"His wife, Sandy, came up with the Texans the next time, and she gave me a framed picture of me and Paycheck that was on the front of the Victoria paper that had Fred in the background, shaking his head."

For several years, Tooje worked various jobs in Worthington, including stints at Campbell Soup, Nobles County Equipment and Bedford Industries. Since she worked the late shift at Bedford, she was unable to make the meetings and had to resign from the KTD board. In 1993 and '94, she owned and operated Tooter's Pub, located across from the YMCA.

"I also worked at the Country Club, AX Photo, the movie theater, A&T Tap, I painted houses," she listed. "I think I did every job you could possibly do for a year or so."

In 1999, Tooje returned to the Daily Globe, this time in the graphics department, and stayed until just a few months ago, when she accepted the position of office manager at the Rushmore Plumbing office in Worthington. She's enjoying the change of pace.

"It's like having my own little acreage," she said about the business' location on Sherwood Street. "I get to mow the lawn, and people stop by all the time just to say Hi. ... But of all the missions I had as a kid, I don't think being in plumbing was one of them."

Tooje isn't sure exactly how many years she's helped with the King Turkey Day Parade -- at least 20 -- although she knows she got her start in mixing, where the marching bands are "mixed" in to the parade lineup. In her current position at headquarters, the action begins well before the parade ever gets under way, and Tooje is usually at her post at the far end of First Avenue by 11:30 a.m.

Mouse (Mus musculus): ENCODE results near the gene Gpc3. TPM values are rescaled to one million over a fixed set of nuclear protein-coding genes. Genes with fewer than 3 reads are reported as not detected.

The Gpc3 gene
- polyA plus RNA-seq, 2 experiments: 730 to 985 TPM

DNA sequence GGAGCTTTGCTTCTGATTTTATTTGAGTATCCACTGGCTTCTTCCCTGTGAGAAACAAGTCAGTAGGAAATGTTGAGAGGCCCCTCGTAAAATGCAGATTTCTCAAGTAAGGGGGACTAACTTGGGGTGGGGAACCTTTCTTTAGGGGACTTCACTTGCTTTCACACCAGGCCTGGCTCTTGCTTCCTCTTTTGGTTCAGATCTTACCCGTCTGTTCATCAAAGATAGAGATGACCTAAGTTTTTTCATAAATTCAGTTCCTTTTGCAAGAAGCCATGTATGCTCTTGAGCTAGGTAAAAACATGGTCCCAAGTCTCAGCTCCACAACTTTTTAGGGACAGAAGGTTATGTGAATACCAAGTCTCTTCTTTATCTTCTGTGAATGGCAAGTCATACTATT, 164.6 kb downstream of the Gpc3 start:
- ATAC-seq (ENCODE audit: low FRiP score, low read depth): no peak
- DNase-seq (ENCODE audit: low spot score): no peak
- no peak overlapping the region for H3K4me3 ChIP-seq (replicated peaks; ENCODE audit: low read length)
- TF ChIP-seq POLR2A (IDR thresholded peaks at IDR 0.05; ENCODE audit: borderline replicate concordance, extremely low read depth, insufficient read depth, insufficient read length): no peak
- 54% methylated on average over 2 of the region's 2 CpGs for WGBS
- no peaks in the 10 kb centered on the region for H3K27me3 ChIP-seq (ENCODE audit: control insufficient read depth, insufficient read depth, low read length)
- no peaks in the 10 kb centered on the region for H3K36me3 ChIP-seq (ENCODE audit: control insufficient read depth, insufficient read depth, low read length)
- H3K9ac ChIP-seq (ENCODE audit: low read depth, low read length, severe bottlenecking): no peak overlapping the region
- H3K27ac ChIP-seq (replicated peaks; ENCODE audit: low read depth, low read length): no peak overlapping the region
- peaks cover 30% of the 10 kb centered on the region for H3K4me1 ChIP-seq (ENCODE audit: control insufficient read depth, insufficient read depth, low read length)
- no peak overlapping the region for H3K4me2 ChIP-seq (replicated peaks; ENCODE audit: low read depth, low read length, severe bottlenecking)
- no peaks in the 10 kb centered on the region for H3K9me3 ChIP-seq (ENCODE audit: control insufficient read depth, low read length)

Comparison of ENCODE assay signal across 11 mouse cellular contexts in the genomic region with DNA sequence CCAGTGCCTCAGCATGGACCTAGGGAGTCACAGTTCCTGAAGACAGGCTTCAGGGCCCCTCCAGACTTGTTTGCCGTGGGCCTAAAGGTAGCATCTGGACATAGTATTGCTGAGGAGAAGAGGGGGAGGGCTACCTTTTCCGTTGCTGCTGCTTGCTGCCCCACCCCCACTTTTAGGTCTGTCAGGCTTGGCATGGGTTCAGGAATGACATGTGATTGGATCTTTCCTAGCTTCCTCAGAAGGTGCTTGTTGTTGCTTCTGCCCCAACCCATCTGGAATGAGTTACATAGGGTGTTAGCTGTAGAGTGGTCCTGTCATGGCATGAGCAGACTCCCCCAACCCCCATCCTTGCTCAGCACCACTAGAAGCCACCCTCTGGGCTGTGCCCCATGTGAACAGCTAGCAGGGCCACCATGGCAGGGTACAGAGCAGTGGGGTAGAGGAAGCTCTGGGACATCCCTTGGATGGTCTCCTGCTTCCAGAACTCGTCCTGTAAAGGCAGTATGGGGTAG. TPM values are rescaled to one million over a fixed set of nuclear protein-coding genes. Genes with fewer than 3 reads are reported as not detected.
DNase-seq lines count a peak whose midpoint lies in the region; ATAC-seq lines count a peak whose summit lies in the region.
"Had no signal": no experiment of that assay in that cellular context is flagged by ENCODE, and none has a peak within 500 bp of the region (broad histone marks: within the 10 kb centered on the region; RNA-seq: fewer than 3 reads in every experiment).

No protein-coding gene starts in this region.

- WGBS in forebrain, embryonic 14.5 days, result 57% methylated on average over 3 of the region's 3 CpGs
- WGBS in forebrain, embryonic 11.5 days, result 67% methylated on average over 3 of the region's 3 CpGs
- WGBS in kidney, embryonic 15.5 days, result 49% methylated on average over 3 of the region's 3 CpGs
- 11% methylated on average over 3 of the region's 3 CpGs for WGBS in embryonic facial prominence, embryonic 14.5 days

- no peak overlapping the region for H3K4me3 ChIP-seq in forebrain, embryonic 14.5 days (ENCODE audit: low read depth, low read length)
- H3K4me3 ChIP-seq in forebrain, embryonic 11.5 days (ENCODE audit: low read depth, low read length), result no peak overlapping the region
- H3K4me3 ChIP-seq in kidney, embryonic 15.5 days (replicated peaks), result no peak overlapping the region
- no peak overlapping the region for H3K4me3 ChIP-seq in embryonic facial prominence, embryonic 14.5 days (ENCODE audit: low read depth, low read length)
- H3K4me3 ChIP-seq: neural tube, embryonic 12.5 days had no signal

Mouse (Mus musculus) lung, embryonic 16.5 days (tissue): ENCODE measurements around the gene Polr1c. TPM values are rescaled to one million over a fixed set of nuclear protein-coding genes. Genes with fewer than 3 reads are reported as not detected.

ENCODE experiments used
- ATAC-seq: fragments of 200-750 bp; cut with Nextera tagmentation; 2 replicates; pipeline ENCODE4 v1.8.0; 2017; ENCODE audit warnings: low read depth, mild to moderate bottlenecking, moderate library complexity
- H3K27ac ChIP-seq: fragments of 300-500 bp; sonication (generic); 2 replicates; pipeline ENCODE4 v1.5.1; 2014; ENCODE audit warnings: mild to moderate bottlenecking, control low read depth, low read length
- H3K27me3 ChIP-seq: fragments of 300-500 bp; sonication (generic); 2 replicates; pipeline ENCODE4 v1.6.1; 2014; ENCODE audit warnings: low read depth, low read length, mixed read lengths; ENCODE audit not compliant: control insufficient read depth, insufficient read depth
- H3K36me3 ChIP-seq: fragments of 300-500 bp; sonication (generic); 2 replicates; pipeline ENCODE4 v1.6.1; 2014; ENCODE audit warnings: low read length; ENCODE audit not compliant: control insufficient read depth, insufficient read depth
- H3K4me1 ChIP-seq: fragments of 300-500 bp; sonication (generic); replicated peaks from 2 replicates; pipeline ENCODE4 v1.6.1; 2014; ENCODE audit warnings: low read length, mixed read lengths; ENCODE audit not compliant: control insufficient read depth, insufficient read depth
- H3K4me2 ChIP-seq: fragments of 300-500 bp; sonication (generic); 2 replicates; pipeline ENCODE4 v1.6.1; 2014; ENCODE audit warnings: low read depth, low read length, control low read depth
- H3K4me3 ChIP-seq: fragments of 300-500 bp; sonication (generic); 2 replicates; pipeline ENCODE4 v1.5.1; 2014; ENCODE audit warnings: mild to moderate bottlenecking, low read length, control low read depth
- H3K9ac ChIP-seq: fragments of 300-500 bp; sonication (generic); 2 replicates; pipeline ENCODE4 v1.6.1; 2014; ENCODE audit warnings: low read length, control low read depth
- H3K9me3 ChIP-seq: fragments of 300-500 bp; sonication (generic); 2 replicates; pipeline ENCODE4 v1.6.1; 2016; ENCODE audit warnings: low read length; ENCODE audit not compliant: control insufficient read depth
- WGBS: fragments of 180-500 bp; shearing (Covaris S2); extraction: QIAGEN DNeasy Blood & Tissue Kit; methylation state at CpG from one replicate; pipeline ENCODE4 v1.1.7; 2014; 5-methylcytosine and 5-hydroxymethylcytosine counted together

"We check everybody in, write their number on their windows," she explained. "Then, about 1:30 or so, I start to walk down the street, peeling the parade. You pull the units out in order -- well, sometimes they're in order, sometimes they're not."

The very first units of the parade are parked up by Wells Fargo Bank, near the start of the parade, but after that, the entries are in backward order, with the higher numbers toward the front and the lower numbers all the way down First Avenue. It's been that way for many years, and, as Tooje understands it, is so the people who are in the parade get to see the other entries, too.

"There's also more margin for error that way, if somebody's not where they're supposed to be," she added.

Although she's honored to be this year's parade marshal, Tooje anticipates that she will miss being part of the parade crew.

"There are so many people involved that we just only see during these three weeks leading up to Turkey Day," she said. "You don't hardly see them through the year until it's Turkey Day time.

"They're all fun," she said about each year's parade. "If it wasn't fun, I wouldn't be doing it, and I would miss it, as much as I complain about it."

Beth Rickers

Beth Rickers is the veteran in the newspaper staff with 25 years as the Daily Globe's Features Editor. Interests include cooking, traveling and beer tasting and making with her home-brewing husband, Bryan. She writes an Area Voices blog called Lagniappe, which is a Creole term that means "a little something extra." It can be found at  

(507) 376-7327